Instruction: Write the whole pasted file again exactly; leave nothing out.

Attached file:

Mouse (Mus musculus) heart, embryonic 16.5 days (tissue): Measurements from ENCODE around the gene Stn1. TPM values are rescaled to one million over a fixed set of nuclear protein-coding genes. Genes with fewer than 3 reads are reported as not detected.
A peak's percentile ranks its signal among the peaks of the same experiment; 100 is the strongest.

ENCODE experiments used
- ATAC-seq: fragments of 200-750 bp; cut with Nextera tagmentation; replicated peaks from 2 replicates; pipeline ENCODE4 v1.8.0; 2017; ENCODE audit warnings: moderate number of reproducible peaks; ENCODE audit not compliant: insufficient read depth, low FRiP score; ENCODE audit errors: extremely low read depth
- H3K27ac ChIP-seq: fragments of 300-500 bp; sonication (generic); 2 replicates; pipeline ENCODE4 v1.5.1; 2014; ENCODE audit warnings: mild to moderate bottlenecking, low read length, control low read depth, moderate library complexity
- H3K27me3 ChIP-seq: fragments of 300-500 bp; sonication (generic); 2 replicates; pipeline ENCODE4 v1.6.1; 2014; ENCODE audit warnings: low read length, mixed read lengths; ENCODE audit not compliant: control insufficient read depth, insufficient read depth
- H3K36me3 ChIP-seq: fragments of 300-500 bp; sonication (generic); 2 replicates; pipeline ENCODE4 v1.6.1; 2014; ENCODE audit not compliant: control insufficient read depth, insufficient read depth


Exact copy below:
Mouse (Mus musculus) heart, embryonic 16.5 days (tissue): Measurements from ENCODE around the gene Stn1. TPM values are rescaled to one million over a fixed set of nuclear protein-coding genes. Genes with fewer than 3 reads are reported as not detected.
A peak's percentile ranks its signal among the peaks of the same experiment; 100 is the strongest.

ENCODE experiments used
- ATAC-seq: fragments of 200-750 bp; cut with Nextera tagmentation; replicated peaks from 2 replicates; pipeline ENCODE4 v1.8.0; 2017; ENCODE audit warnings: moderate number of reproducible peaks; ENCODE audit not compliant: insufficient read depth, low FRiP score; ENCODE audit errors: extremely low read depth
- H3K27ac ChIP-seq: fragments of 300-500 bp; sonication (generic); 2 replicates; pipeline ENCODE4 v1.5.1; 2014; ENCODE audit warnings: mild to moderate bottlenecking, low read length, control low read depth, moderate library complexity
- H3K27me3 ChIP-seq: fragments of 300-500 bp; sonication (generic); 2 replicates; pipeline ENCODE4 v1.6.1; 2014; ENCODE audit warnings: low read length, mixed read lengths; ENCODE audit not compliant: control insufficient read depth, insufficient read depth
- H3K36me3 ChIP-seq: fragments of 300-500 bp; sonication (generic); 2 replicates; pipeline ENCODE4 v1.6.1; 2014; ENCODE audit not compliant: control insufficient read depth, insufficient read depth